Kate Duva grew up in Chicago in a bar; she still lives in the city. Outside the pages of All Hands On, her work can be found at, among other spots, her blog.

Todd Dills plays host for the night, joining the others in a collaborative effort at its nadir, part of THE2NDHAND’s ongoing Pitchfork Battalion series of collabos, also featured in All Hands On. Today, Dills lives in Nashville, Tenn., with his wife and daughter. He is the author of a novel, Sons of the Rapture, and edited All Hands On‘s predecessor collection in 2004.

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‘Leak’ is the new ‘press release’; AHO in Nashville Feb. 12, Rob Funderburk’s ils and more

This year’s Chicago snowmageddon, I’m happy to note, didn’t outrank my personal midwest winter initiation. After moving to the Chi in the fall of 1998 from the humid climes of Rock Hill, S.C., come the holidays I was back in S.C. but left early. A blizzard was predicted, see, and I was to start a new job Jan. 2 in Evanston, of all places. I motored back to Chicago in time for New Year’s Eve, as the snow began sometime early the next morning, not stopping for the next 24 hours. I was at that new job the following day, a near-four-hour public transit nightmare (never been so damn cold in my life, standing hopping foot to foot on the platform at Diversey, running in place, etc. etc.). That, friends, still sits in the history books as the No. 2 biggest Chicago snow, hell of an initiation rite for a Southerner. I have nerves of steel. Nah, but ’twas a great time to pretend.

Fortunately, in 1999 THE2NDHAND was just beginning to rise in my brain — we wouldn’t launch for another year — and there were no readings to cancel.  Our Nerves of Steel event last Tuesday coincided directly with the worst of the recent white torment, and we unfortunately had to cancel as participants, well, faced travel nightmares to and from the Hungry Brain. We’ll be featuring all — Tomorrow Kings, Mairead Case, Marc Baez and more — in upcoming installments of the event, we hope, the next one to take place March 1.

Meantime, disheartened by the decidedly un-nervy cancellation, Chicago writer Mason Johnson reportedly had his own “Mason Johnson has Nerves of Steel” extravaganza at Moe’s on the northwest side (Central Park and Milwaukee).  Check out the partial results.

The final day to preorder a copy of All Hands On: THE2NDHAND After 10 (our 10th-anniversary reader) via our Kickstarter campaign is Feb. 16. Reserve your copy. Sometime on the evening of Wednesday, Jan. 26, we hit the funding goal, so barring a disaster the project’s a go. Among features will be  special-section author illustrations, some of which are leaked below, in process, by former THE2NDHAND design man Rob Funderburk — my favorite working painter, no doubt, and one of my favorite illustrators (he’s also a longtime and great friend, of course). Working from photos in many cases (most of the subjects he’s trying capture in portraits he’s never met), he’s been experimenting with all manner of techniques on these, as you can see. The technique behind the Michael Peck il Rob describes this way: “Laid paper over source photos on a lightbox, used flat side v. pointy corner of a graphite stick to render.” Makes it sounds simple, right?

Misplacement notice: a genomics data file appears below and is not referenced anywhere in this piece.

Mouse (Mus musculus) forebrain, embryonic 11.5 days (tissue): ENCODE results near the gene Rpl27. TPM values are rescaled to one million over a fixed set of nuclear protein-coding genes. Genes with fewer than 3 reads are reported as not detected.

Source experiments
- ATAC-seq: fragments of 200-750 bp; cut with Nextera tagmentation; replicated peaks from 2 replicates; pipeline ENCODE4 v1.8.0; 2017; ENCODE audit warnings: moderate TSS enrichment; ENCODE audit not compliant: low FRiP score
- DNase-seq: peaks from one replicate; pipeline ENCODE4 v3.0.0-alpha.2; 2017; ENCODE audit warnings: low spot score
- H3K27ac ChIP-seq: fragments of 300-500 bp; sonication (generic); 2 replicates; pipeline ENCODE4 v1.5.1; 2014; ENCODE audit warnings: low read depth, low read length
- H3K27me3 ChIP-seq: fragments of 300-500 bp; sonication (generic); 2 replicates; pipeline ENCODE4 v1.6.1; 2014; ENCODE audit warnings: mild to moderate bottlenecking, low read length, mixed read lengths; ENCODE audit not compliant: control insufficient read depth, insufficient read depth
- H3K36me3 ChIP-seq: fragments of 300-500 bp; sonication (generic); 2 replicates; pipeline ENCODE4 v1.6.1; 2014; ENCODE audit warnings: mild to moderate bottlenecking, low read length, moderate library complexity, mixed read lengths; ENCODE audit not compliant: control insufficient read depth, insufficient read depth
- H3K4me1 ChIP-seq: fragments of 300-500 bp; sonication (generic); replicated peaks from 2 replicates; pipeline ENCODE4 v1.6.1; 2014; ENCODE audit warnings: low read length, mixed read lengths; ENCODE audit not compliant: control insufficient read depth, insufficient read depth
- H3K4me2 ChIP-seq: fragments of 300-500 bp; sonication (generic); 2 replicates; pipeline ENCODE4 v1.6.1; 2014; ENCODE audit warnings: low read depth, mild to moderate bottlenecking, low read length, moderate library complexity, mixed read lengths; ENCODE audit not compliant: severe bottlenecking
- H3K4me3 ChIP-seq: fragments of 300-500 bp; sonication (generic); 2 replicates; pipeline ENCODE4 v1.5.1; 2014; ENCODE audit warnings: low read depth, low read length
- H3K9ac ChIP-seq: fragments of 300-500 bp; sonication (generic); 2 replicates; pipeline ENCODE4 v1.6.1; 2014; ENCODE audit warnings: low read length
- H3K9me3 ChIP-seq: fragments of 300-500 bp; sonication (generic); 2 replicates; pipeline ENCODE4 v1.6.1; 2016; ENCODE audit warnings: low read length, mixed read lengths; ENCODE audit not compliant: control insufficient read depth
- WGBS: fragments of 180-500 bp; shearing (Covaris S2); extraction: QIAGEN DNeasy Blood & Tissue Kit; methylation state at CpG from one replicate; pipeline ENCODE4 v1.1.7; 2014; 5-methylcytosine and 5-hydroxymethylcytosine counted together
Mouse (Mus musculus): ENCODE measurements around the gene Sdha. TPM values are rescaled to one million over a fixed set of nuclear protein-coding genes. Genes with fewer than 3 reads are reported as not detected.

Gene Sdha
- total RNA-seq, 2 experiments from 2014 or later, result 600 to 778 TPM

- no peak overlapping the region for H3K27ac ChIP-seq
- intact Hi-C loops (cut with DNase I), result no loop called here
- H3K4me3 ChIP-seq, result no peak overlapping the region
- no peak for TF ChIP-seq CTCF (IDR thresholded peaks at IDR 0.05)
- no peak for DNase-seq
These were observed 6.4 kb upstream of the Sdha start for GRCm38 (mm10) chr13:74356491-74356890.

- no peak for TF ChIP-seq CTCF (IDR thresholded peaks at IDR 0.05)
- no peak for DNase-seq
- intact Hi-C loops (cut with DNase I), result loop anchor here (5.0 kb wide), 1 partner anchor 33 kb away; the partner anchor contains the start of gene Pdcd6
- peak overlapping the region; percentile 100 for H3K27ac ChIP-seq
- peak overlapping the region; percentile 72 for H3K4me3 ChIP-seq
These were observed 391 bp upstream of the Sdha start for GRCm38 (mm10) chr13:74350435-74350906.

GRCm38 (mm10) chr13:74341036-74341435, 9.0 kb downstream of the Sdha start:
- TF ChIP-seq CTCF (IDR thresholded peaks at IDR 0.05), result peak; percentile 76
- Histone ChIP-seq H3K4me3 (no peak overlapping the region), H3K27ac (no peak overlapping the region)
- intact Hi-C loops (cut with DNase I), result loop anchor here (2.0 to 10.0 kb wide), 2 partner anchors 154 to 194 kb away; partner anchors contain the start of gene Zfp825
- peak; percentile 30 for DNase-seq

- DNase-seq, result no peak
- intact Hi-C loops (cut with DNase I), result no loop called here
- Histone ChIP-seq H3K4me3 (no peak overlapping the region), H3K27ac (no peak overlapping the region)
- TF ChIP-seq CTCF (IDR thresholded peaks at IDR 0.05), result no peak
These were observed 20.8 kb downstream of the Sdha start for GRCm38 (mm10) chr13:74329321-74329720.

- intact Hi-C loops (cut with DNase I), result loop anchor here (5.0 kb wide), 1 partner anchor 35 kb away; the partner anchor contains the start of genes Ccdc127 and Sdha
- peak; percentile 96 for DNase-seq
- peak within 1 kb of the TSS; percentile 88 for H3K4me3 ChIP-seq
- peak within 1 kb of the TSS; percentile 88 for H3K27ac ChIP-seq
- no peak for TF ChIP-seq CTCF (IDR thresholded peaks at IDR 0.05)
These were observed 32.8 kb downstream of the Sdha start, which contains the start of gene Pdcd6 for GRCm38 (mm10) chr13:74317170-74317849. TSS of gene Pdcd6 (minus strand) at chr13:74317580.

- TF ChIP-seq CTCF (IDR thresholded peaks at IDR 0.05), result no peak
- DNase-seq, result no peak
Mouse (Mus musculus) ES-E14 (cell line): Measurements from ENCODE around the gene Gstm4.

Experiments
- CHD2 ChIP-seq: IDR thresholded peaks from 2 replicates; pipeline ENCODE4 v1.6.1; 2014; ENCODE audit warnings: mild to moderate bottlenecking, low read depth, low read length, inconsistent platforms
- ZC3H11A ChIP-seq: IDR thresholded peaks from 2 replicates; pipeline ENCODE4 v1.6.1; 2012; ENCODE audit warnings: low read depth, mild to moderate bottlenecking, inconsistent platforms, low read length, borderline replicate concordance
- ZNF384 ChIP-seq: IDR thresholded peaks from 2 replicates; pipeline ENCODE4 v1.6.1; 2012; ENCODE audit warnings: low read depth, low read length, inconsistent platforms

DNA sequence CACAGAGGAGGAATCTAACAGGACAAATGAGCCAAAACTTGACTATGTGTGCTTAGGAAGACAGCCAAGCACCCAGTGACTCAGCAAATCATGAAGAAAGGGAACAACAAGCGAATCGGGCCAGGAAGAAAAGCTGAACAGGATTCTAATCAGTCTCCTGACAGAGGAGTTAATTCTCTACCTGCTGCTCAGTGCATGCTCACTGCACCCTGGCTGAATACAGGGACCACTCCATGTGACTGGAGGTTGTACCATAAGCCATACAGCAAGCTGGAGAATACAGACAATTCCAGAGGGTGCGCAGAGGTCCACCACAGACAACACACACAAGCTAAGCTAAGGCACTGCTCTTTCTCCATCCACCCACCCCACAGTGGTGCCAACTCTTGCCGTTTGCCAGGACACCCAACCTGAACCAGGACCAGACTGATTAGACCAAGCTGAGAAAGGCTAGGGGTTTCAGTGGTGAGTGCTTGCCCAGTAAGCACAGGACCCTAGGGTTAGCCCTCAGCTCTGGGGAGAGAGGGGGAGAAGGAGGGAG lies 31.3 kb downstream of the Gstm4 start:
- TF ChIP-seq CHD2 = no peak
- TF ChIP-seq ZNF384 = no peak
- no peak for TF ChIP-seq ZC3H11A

Pretty stunning preliminary results, I’ll say. Find more from Rob’s illustration, painting and mural work, as well as framed watercolors and maquettes and a screen-printed study of the Chicago Rookery building, at robfunderburk.com. Or read his blog.







THE2NDHAND anniversary celebration | 11 years to the day after our first-ever release party
Saturday, Feb. 12, 7 p.m.
@ Portland Brew, 1921 Eastland Ave., Nashville, Tenn.
THE2NDHAND AFTER 10: A NASHVILLE READING Four days before the end of ourKickstarter.com campaign to raise $2,000 to print our 10th-anniversary anthology, All Hands On, THE2NDHAND’s editors and contributors gather at this event to present new writing and work to be published in the book, with performances by:
*T2H shapeshifting collaborative writing crew of the Pitchfork Battalion
*T2H Louisville, Ky.-based coeditor C.T. Ballentine (whose “Friedrich Nietzsche Waits for a Date” novella is featured in its entirety in the All Hands On book)
*Birmingham-based Nadria Tucker, a frequent T2H contributor, with a special section in the book
*Nashville’s own Matt Cahan, whose “Coyote Business,” a short exploring the cultural connections between Mexico and the United States excerpted from his “Straight Commission” novel in progress, via the tale of a group of would-be Mexican migrants and a U.S. chemical salesman, is among new work featured in AHO
*Susannah Felts, Nashville-based author of the novel This Will Go Down on Your Permanent Record
*Nashville-based Henry Ronan-Daniell

Nashville-based wood-block printmaker Martin Cadieux will be on-hand showcasing his print work for THE2NDHAND’s Kickstarter campaign, among other work.